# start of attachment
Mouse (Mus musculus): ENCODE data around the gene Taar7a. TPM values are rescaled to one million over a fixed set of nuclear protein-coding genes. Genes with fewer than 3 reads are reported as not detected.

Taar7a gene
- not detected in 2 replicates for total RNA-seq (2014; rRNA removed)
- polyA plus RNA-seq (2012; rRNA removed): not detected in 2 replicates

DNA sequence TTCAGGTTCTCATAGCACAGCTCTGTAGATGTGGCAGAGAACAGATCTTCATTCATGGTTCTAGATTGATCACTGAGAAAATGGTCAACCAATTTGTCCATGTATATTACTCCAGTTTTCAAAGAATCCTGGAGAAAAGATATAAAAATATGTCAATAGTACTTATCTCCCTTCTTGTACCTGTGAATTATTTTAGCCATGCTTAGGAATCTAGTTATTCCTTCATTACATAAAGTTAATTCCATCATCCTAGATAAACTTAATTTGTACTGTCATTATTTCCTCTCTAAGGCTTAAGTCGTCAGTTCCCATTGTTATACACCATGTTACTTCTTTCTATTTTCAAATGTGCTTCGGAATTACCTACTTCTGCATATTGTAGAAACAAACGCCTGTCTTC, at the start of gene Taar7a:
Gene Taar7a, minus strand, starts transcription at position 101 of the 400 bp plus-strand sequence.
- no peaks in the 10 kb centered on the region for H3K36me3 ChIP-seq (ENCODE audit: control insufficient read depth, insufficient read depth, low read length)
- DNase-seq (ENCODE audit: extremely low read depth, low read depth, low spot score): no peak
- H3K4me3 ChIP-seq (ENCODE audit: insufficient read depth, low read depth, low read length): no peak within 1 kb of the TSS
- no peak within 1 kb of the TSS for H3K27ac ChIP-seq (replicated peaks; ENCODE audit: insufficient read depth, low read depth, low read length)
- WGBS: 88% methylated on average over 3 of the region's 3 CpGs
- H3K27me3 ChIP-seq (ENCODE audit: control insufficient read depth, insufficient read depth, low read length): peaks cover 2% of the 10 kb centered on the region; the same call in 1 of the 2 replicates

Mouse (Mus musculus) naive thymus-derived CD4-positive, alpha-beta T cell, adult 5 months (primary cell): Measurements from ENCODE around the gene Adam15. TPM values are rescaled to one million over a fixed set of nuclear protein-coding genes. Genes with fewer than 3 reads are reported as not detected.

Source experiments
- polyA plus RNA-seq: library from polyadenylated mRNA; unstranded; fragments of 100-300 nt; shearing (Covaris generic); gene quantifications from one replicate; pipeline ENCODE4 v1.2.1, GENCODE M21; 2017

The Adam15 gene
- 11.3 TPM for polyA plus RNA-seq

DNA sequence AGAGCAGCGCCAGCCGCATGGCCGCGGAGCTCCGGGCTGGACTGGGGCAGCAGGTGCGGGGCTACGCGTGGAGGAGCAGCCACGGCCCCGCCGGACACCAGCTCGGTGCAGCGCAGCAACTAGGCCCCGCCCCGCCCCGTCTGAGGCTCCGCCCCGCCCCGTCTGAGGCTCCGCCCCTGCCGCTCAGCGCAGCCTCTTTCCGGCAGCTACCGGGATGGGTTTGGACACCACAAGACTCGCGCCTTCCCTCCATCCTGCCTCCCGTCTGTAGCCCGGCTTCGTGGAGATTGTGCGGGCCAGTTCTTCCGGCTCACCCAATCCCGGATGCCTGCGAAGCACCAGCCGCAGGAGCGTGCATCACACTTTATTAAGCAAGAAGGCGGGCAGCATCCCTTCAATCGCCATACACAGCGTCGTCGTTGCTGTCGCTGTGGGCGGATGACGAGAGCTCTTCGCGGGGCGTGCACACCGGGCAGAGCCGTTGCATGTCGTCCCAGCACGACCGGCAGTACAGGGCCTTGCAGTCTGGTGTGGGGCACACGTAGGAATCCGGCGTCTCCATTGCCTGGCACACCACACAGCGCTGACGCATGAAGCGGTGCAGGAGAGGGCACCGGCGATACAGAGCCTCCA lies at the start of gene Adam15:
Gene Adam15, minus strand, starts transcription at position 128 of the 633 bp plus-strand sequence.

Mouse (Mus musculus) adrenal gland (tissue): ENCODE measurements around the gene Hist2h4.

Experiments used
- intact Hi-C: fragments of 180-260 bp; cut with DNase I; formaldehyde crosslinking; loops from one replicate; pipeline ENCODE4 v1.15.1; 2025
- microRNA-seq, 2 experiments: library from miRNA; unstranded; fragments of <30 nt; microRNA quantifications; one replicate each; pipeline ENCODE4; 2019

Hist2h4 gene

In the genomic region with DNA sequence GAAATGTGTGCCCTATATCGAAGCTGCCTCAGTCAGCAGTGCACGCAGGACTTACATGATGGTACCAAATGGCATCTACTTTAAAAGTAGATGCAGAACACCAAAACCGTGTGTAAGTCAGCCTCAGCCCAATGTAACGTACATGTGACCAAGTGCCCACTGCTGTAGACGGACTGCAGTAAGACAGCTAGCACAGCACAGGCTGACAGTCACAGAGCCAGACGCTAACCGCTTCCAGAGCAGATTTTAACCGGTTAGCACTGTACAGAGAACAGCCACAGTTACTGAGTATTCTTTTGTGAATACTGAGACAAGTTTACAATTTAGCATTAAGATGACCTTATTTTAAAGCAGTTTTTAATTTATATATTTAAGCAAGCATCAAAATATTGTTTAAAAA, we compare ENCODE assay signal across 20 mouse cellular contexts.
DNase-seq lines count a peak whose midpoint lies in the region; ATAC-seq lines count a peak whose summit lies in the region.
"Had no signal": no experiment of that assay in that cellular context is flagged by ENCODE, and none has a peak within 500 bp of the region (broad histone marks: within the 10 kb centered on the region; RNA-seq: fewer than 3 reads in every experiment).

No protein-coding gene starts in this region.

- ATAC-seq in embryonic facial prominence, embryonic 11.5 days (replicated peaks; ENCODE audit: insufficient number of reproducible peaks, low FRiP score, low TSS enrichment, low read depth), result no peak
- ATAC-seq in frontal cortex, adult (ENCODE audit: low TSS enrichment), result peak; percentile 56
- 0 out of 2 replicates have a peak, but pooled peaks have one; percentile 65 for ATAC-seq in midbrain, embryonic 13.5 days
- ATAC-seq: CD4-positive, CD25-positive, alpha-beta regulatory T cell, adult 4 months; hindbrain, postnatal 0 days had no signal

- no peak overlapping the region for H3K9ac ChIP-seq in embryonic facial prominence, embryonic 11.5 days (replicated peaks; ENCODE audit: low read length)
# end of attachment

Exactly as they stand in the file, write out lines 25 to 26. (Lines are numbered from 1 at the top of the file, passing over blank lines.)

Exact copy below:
In the genomic region with DNA sequence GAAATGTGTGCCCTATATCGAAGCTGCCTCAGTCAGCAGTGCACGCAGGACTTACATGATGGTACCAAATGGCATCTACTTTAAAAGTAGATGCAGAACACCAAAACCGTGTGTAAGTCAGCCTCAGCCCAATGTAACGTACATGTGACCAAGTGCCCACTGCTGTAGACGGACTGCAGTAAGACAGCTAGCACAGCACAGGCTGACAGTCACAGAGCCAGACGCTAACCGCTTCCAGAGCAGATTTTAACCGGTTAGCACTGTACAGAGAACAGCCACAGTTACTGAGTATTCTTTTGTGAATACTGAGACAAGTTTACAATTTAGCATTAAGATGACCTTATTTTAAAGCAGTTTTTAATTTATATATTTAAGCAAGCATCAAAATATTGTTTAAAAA, we compare ENCODE assay signal across 20 mouse cellular contexts.
DNase-seq lines count a peak whose midpoint lies in the region; ATAC-seq lines count a peak whose summit lies in the region.